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Omni

 

Out of Bondage through Covenants

      Jarom -- Mosiah


 

 

 

 

     OMNI

 

 

Omni 1:3 I [Omni] conferred them upon my son Amaron (Nephite Record Keepers) [Illustration]: Nephite Record Keepers. Adapted from [Church Educational System, Book of Mormon Student Manual: Religion 121 and 122, 1989, p. 155]

 

Omni 1:8-9 I [Amaron] did deliver the [small] plates unto my brother Chemish (Nephite Record Keepers) [Illustration]: Nephite Record Keepers. Adapted from [Church Educational System, Book of Mormon Student Manual: Religion 121 and 122, 1989, p. 155]

Omni 1:10 Behold, I, Abinadom, am the son of Chemish (Nephite Record Keepers) [Illustration]: Nephite Record Keepers. Adapted from [Church Educational System, Book of Mormon Student Manual: Religion 121 and 122, 1989, p. 155]

 

Omni 1:12 Behold, I am Amaleki, the son of Abinadom (Nephite Record Keepers) [Illustration]: Nephite Record Keepers. Adapted from [Church Educational System, Book of Mormon Student Manual: Religion 121 and 122, 1989, p. 155]

 

Omni 1:12-14 Mosiah, who was made king over the land of Zarahemla (Nephite Record Keepers) [Illustration]: Nephite Record Keepers. Adapted from [Church Educational System, Book of Mormon Student Manual: Religion 121 and 122, 1989, p. 155]

 Geographical Theory Map: Omni 1:12-14 Mosiah Flees from Nephi to Zarahemla (Year 398)

 

Omni 1:13 They came down into the land . . . of Zarahemla (Illustration): A view descending down into the Chiapas Depression. Santa Rosa, Chiapas, Mexico has been proposed as the land of Zarahemla. [Merrill Oaks, "Some Perspectives on Book of Mormon Geography," slide # ]

 

Omni 1:13 They came down into the land which is called the land of Zarahemla (Illustration): (a) [According to John Sorenson] the site of Santa Rosa, in the upper Central Depression, qualifies in important ways as the city of Zarahemla. Part of the archaeological site is seen in the foreground of this aerial view, with the Grijalva river adjacent. . . . (b) An area a few miles from Santa Rosa shows the relatively open, unforested landscape, in contrast to the jungle-type vegetation of many lowland areas. These two photos at the top of the page are over forty years old. For the past quarter century the area has been covered by the waters of a lake impounded by a major dam built thirty miles downstream. [John L. Sorenson, Images of Ancient America, p. 197]

Omni 1:13 The Land of Zarahemla (Illustration): Late afternoon light hits the shores of the upper reaches of the Usumacinta River in Guatemala near "Nine Hills" archaeological site. The river is a startling deep green. Surprisingly, the Hebrew root of Sidon is sid, meaning "lime." It may be more than coincidence that this river flows over limestone and is the color of a lime. [F. Richard Hauck, "The Trail to Zarahemla," in This People, Holiday 1994, p. 65. Photography by Scot F. Proctor]

 

Omni 1:13 The Land of Zarahemla (Illustration): Enormous salt dome forms this jungle-covered hillside in the lowland area at the site of Nueve Cerros (Nine Hills). A creek that flows out of the north side of this hill has been used by the Maya for centuries to obtain salt. This place has the only inland salt source in the region, and if this is the area of Zarahemla, it is interesting to note how often the Lord leads his people to an area of salt. [F. Richard Hauck, "The Trail to Zarahemla," in This People, Holiday 1994, p. 65. Photography by Scot F. Proctor]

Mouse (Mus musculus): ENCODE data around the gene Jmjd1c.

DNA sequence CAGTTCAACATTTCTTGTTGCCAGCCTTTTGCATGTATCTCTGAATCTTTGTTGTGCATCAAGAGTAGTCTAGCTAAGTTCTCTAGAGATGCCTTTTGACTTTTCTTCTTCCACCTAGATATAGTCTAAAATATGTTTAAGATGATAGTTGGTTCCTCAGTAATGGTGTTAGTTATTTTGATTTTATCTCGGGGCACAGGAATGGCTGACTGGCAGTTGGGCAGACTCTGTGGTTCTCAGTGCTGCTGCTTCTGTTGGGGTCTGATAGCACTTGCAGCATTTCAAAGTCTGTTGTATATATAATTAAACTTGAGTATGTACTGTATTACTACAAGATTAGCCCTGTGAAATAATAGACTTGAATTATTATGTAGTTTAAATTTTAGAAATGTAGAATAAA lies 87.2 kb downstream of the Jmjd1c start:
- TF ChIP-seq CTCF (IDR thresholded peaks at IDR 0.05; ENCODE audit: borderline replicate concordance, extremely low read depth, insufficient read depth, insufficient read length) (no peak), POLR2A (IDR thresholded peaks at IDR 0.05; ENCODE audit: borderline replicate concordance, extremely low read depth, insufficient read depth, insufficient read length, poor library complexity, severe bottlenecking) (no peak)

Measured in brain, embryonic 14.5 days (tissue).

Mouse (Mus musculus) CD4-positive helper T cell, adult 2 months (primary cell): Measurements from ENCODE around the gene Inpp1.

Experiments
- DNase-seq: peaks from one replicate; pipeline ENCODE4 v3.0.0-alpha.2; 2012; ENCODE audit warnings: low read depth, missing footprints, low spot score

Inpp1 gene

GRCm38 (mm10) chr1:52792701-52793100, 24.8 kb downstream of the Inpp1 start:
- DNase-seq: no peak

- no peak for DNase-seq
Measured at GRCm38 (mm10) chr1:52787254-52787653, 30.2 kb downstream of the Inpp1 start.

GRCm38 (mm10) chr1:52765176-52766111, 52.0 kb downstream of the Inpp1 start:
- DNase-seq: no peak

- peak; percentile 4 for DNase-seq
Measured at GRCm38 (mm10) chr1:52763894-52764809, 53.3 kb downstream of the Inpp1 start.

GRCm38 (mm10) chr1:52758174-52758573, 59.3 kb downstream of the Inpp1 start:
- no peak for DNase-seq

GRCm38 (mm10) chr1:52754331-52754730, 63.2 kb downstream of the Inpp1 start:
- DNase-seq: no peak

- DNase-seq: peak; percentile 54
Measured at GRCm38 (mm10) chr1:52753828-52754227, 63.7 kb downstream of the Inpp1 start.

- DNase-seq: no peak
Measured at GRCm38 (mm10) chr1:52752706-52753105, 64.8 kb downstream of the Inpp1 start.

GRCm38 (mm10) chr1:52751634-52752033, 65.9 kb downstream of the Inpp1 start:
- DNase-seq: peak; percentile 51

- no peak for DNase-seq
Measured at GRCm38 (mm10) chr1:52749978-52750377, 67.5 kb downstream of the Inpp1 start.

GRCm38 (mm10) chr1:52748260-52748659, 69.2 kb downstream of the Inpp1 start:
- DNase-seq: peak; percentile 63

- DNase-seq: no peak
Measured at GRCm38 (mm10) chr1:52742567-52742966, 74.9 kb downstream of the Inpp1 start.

Omni 1:13 The Land of Zarahemla (Illustration): Enormous salt dome forms this jungle-covered hillside in the lowland area at the area of Nueve Cerros (Nine Hills). Lush forest shelters abundant wildlife, including howler monkeys, jaguars, snakes, and colorful birds. . . . Zarahemla would turn away from the Lord and be destroyed by fire at the time of the crucifixion (which indicates that much of the city was built of wood) but be rebuilt again to last at least another 300 years. [Scot F. Proctor and Maurine J. Proctor, Light from the Dust, p. 152]

Omni 1:15-16 The people of Zarahemla came out from Jerusalem . . . into the land where Mosiah discovered them (Illustration): King Jehu's Stocking-Cap: This is an artist's drawing of King Jehu of Israel, depicting the type of caps which were worn by the people in Jerusalem about the time that Lehi and his associates migrated to America. Jehu dates approximately 200 years earlier than Lehi. Drawing by Ralph Harding. [Milton Hunter and Thomas Ferguson, Ancient America and the Book of Mormon, pp. 318-319]

Omni 1:15-16 The people of Zarahemla came out from Jerusalem . . . into the land where Mosiah discovered them (Illustration): An Ancient American's Stocking Cap: Compare the stocking-cap and beard of the man of ancient Middle America, above with the stocking-cap of King Jehu of ancient Israel, p. 318. This Ulmec piece, dating about the time of Christ, is now in the National Museum, Mexico City. It was uncovered by Matthew W. Stirling in 1939-1940. etc. [Milton Hunter and Thomas Ferguson, Ancient America and the Book of Mormon, pp. 318-319]

 

Omni 1:15 The people of Zarahemla came out from Jerusalem (Illustration): Cyrus Gordon, one of the great scholars on the Near East, sees Jewish features in this stela from the state of Veracruz. It dates perhaps a bit before Mormon's day. Gordon claims that the cord wrapped around the forearm of the major figure is arranged precisely like the ritual wrapping of the Judaic phylactery of medieval times. However most Mesoamericanist scholars, unacquainted with the Old World material, consider the scene simply to show preparation for a ritual Mesoamerican ball game. [John L. Sorenson, Images of Ancient America, p. 225]